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An American’s guide to British television on Netflix

Think you can't become more culturally aware while watching television with a pizza box on your stomach? Think again.


Joey Keeton


Posted on Aug 15, 2015   Updated on May 28, 2021, 3:57 am CDT

Trying to keep up with all the quality television being produced in America is downright Sisyphean. But there’s another whole country producing amazing shows across the pond, and—sorry to say it—you’re going to need to watch all of those, too.

The following are the best British shows currently streaming on Netflix, along with your ticket to having something to say whenever somebody brings them up.

1) Top Gear (1977–present)

The Top Gear you see on Netflix may be officially dead now, but its ghost still lives on in the company’s servers. The downside: It’s only five seasons of the famous Clarkson/May/Hammond run of the show. The upside: That’s still about 33 hours of material, and it’s all fantastic.

Top Gear is one of the most highly viewed programs on the planet, and it’s not because of the cars. That may be hard for a newcomer to believe, but you really don’t need to know anything about cars to enjoy it. It’s the chemistry between the hosts—and the hijinks they get into—that makes the show accessible to everybody from the most diehard car enthusiasts to somebody who’s never even driven one. In the spirit of irreverent British humor, some of these hijinks went too far—and were partly responsible for the BBC’s hands being tied when it came down to firing host Jeremy Clarkson. (This is one of those such moments, which, lucky for you, can be seen on the currently streaming India special.)

Hijinks aside (and I promise that’s the last time I’ll use that word), Top Gear is about much more than its shenanigans: The program itself, like many of the cars featured on it, is absolutely beautiful. The production value on it is through the roof; they could film my 2012 Kia Soul going through a Wendy’s drive-thru and make it look a vision that Moses himself would have while atop a mountain. During their famous specials, which usually involved the hosts being given a relatively small sum to each purchase a car and attempt to drive across a country, historic and cultural details are seamlessly interwoven into the commentary. Yes, some of Top Gear’s trips outside of the U.K. may have caused international friction, but damn were they fantastic.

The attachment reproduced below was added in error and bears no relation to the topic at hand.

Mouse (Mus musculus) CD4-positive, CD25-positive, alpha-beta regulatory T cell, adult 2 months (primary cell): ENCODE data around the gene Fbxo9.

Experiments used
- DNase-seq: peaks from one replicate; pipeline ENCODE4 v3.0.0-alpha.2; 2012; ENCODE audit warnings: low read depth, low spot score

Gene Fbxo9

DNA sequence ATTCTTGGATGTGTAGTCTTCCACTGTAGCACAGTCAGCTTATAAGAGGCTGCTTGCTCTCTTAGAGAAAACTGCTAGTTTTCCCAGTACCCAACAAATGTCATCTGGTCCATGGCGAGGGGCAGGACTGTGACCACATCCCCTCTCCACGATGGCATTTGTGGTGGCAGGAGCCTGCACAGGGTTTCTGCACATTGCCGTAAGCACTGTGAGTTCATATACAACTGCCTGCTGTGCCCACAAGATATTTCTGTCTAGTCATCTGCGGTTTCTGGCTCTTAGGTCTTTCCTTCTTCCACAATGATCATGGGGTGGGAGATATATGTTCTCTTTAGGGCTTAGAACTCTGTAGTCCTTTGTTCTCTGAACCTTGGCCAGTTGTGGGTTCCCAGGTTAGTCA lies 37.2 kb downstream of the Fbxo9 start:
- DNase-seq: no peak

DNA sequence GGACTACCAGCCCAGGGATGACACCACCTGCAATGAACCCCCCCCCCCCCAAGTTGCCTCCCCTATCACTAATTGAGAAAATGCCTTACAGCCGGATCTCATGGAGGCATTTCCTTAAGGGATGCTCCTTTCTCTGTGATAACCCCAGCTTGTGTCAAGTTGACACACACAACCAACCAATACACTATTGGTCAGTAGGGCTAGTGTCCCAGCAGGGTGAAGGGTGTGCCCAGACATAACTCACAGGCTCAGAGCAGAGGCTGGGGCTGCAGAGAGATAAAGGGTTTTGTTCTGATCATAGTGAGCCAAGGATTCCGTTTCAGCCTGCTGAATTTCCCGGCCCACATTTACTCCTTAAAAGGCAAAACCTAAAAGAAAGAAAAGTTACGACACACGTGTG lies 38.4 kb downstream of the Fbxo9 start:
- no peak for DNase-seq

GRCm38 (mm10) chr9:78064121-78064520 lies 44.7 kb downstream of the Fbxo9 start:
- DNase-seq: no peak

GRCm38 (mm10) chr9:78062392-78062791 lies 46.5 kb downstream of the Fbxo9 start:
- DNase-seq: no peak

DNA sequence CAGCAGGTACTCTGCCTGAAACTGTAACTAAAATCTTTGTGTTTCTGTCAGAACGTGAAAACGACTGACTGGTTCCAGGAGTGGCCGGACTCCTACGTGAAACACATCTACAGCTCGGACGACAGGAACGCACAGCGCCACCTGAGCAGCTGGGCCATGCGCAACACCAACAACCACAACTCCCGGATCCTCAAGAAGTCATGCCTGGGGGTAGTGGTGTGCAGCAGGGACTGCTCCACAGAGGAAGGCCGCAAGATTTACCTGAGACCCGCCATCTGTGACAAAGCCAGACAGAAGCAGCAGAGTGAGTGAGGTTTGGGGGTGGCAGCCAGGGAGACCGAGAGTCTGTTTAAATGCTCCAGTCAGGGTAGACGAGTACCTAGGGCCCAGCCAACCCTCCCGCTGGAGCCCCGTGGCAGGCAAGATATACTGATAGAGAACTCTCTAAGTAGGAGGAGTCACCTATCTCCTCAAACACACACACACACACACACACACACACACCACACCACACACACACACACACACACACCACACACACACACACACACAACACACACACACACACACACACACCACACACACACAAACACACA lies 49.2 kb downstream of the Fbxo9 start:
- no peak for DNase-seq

Although you needn’t be a gearhead (or, as the hosts would say, “petrolhead”) to enjoy Top Gear, you’ll be hard-pressed to come away from a series (that’s British for “season”) without a greater appreciation for cars than you had going in. Add in some global culture from international specials, and you have a twofer for expanding your precious mind—all while eating pretzels on your bum.

2) The IT Crowd (2006–2013)

The best way to describe The IT Crowd is that it’s a lot like The Big Bang Theory, except it’s funny. You see, in the U.K., they have a knack for producing programs with about six episodes per series, which gives the shows a much better chance of not having to do-over sitcom plots that have existed since the 1950s in order to fill a contractual obligation for 24 episodes. This also means you can binge watch a lot of shows very, very quickly. If the stars align and you can go off the radar for a bit, this particular one can be conquered in a mere two or three days.  

This the only show on the list that includes a laugh track, but the thing is: I’m pretty sure it’s a real track of an audience laughing. Remember when Louis CK had a brief run on HBO with show Lucky Louie, which took place on a set in front of a live audience, and had real people laughing? This show’s like that: dignified.

The show’s about a woman who joins a giant, Orwellian sort of company, and—as her job doesn’t include many real duties—her office is located in the basement, where the IT department resides. That department is made up of Chris O’Dowd, that bloke who played a romantic copper (that’s British for “cop”) in Bridesmaids, and Richard Ayoade, who’s directed music videos for Vampire Weekend and the Arctic Monkeys, and also directed the very good coming-of-age film Submarine.

Much of the humor derives around the female Relations Manager being a fish-out-of-water in the midst of the nerdy IT guys, which is, as I explained earlier, much like the comedic dynamic of the Big Bang Theory. That basic premise may sound a bit inherently sexist, but I assure you it’s not, because every single character has an accent. Accents make everything OK, right?

3) Peep Show (2003–2015)